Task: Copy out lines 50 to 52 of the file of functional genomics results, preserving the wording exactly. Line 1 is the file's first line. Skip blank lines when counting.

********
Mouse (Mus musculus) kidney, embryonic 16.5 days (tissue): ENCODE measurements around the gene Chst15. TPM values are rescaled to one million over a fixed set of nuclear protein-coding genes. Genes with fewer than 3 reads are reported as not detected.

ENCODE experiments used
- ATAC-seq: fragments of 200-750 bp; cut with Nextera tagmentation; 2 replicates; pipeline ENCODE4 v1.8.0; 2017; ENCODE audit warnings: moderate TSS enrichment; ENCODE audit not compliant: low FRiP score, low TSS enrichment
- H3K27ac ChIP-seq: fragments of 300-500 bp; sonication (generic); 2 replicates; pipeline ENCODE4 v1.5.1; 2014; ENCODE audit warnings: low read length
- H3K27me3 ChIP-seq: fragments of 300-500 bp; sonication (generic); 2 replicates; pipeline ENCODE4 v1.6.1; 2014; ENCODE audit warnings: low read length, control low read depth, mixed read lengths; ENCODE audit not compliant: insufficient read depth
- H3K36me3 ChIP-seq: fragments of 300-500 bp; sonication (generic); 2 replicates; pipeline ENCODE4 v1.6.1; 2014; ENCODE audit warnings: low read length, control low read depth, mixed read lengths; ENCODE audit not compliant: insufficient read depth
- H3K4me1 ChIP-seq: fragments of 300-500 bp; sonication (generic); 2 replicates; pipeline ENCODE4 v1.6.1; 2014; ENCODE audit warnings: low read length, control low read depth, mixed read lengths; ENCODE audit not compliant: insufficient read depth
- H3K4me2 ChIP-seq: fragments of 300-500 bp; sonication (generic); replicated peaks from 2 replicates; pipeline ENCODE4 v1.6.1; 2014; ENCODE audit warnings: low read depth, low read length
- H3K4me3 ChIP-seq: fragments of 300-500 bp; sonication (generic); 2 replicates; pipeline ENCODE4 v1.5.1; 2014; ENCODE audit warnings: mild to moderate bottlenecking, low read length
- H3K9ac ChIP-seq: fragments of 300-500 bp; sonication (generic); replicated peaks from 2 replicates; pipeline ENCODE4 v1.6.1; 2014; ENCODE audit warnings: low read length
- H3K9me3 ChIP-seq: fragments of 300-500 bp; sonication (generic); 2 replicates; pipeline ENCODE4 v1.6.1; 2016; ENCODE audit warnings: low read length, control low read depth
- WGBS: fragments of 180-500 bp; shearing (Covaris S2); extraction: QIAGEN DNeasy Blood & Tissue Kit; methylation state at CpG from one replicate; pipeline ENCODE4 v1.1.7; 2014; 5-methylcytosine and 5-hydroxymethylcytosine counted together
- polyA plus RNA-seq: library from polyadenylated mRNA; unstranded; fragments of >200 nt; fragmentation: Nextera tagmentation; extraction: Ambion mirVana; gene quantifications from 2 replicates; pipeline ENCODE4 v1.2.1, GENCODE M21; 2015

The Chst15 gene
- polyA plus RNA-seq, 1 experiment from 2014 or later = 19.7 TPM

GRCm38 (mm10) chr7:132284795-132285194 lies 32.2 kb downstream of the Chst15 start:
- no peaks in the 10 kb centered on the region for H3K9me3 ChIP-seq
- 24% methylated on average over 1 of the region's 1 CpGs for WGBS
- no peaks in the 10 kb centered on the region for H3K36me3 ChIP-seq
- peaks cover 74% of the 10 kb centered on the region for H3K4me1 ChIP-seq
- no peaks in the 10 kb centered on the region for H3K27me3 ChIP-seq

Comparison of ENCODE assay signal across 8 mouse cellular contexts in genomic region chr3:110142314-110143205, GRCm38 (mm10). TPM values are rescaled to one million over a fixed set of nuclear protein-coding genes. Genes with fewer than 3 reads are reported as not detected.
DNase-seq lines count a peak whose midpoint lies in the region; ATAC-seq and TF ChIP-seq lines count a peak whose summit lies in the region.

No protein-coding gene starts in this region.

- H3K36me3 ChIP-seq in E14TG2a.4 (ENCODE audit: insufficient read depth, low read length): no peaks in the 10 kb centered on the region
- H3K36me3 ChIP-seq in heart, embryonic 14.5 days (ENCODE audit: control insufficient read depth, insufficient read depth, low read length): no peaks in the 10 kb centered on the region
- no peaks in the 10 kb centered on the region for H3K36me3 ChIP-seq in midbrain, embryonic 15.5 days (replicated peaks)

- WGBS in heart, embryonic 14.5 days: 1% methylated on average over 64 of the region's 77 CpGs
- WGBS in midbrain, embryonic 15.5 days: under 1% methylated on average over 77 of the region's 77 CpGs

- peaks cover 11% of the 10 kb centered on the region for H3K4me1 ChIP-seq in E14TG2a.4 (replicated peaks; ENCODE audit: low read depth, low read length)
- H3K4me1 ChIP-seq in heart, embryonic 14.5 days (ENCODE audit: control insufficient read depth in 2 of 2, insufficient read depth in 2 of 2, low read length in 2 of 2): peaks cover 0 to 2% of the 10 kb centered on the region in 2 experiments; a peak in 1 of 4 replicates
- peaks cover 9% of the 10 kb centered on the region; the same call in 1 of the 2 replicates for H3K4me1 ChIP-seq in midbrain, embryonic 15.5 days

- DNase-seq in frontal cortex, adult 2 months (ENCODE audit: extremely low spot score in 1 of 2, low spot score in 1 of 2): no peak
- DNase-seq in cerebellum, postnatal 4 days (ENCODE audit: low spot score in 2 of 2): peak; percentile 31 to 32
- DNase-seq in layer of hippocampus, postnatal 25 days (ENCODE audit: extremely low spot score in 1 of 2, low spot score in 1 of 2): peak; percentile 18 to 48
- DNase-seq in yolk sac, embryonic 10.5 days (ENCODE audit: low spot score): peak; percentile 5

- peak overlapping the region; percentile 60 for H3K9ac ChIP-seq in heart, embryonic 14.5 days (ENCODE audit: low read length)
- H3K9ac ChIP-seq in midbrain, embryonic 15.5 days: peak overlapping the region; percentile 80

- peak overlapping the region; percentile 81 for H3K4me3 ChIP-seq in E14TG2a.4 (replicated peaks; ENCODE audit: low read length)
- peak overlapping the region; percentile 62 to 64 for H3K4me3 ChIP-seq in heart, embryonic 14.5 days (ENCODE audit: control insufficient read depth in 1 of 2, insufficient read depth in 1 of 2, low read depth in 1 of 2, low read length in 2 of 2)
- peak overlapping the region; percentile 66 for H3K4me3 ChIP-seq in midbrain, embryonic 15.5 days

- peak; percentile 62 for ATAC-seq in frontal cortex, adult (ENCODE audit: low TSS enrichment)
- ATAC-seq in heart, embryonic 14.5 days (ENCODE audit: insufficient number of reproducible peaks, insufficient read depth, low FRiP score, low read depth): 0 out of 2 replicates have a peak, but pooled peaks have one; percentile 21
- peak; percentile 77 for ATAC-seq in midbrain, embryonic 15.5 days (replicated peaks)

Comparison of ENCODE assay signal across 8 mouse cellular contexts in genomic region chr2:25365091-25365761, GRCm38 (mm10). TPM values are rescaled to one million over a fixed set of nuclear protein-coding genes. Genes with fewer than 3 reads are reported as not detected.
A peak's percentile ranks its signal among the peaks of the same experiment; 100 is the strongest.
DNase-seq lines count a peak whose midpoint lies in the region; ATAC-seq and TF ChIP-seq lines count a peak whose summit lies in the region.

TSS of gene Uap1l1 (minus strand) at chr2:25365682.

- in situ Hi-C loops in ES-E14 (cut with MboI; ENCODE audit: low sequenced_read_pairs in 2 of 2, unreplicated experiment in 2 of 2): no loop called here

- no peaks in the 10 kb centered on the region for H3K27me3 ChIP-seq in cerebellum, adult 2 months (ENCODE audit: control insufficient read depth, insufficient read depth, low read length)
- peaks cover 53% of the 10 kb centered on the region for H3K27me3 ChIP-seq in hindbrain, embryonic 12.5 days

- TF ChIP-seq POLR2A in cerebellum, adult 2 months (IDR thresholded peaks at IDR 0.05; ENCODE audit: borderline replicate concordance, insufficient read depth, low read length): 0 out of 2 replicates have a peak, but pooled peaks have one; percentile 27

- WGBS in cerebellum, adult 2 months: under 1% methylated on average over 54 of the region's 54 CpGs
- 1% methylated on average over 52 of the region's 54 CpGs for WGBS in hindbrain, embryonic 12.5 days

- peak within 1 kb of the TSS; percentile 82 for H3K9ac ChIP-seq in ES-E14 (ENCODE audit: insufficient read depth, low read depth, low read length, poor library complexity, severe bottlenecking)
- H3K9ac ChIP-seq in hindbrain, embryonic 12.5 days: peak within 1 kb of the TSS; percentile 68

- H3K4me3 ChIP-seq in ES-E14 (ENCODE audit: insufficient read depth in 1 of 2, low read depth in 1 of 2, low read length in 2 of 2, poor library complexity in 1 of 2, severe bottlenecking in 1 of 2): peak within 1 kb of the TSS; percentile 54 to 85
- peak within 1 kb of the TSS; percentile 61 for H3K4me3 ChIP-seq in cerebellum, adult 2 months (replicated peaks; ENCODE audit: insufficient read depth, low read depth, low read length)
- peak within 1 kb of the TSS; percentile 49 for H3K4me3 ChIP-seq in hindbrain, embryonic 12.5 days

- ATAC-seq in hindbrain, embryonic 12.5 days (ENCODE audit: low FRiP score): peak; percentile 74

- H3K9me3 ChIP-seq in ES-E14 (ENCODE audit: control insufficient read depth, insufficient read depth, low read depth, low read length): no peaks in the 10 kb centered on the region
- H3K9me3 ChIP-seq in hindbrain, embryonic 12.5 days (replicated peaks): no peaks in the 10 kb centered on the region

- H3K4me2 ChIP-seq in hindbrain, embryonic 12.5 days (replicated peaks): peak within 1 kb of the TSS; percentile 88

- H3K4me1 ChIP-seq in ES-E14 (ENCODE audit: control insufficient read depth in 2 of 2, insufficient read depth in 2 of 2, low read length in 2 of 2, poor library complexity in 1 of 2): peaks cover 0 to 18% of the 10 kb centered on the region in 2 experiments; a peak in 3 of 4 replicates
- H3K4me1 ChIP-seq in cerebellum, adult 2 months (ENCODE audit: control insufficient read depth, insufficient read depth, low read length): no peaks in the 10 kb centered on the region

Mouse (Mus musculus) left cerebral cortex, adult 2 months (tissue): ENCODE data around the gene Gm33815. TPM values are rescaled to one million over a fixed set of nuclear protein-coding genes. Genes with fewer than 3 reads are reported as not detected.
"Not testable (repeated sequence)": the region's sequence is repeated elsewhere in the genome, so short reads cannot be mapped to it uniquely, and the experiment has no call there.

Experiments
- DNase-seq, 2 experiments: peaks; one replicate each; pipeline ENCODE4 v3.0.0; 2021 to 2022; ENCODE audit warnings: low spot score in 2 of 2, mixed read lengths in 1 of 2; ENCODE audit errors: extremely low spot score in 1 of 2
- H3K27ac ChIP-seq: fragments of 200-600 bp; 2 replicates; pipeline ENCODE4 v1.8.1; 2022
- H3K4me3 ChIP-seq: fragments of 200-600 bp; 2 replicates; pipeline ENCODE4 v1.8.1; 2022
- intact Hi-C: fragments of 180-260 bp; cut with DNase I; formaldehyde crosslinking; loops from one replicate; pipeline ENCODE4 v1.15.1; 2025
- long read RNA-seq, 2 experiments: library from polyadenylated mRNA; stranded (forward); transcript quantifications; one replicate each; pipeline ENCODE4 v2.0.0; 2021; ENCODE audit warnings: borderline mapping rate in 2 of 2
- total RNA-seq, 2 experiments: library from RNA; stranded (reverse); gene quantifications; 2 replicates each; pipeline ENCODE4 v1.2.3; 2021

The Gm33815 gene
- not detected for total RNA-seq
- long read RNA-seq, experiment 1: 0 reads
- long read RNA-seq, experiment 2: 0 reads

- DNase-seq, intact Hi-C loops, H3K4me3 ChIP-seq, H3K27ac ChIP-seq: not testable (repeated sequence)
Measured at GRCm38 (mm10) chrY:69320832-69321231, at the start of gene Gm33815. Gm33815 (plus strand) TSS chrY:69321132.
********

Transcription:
- no peaks in the 10 kb centered on the region for H3K27me3 ChIP-seq in cerebellum, adult 2 months (ENCODE audit: control insufficient read depth, insufficient read depth, low read length)
- peaks cover 53% of the 10 kb centered on the region for H3K27me3 ChIP-seq in hindbrain, embryonic 12.5 days

- TF ChIP-seq POLR2A in cerebellum, adult 2 months (IDR thresholded peaks at IDR 0.05; ENCODE audit: borderline replicate concordance, insufficient read depth, low read length): 0 out of 2 replicates have a peak, but pooled peaks have one; percentile 27